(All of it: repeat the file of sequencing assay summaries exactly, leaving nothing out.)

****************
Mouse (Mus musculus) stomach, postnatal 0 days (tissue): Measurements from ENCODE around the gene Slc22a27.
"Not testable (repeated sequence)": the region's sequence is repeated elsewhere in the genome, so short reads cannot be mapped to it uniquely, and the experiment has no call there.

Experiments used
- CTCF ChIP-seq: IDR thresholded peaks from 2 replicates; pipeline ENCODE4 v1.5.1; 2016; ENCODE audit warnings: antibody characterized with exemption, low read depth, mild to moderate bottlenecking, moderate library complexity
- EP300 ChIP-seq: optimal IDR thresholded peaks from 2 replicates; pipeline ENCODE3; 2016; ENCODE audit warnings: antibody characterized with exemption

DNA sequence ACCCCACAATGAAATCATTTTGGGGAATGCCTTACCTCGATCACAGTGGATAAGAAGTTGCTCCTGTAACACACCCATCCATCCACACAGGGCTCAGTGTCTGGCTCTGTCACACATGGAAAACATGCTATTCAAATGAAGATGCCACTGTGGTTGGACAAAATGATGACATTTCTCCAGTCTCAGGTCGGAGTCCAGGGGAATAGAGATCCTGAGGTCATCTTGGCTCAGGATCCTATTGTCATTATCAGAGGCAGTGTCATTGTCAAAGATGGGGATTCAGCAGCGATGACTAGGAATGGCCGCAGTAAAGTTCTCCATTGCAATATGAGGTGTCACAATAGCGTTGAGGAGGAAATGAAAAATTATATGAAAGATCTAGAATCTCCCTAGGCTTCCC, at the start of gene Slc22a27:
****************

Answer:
Mouse (Mus musculus) stomach, postnatal 0 days (tissue): Measurements from ENCODE around the gene Slc22a27.
"Not testable (repeated sequence)": the region's sequence is repeated elsewhere in the genome, so short reads cannot be mapped to it uniquely, and the experiment has no call there.

Experiments used
- CTCF ChIP-seq: IDR thresholded peaks from 2 replicates; pipeline ENCODE4 v1.5.1; 2016; ENCODE audit warnings: antibody characterized with exemption, low read depth, mild to moderate bottlenecking, moderate library complexity
- EP300 ChIP-seq: optimal IDR thresholded peaks from 2 replicates; pipeline ENCODE3; 2016; ENCODE audit warnings: antibody characterized with exemption

DNA sequence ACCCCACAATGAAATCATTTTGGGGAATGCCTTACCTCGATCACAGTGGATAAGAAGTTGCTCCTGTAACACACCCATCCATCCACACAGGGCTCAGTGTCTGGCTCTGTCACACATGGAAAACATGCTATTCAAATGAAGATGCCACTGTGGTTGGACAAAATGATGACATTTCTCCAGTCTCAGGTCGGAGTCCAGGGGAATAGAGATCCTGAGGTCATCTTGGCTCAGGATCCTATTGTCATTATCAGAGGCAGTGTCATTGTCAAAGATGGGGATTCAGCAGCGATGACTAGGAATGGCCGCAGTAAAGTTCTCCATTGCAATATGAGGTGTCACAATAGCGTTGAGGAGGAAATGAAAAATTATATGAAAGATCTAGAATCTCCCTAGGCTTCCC, at the start of gene Slc22a27: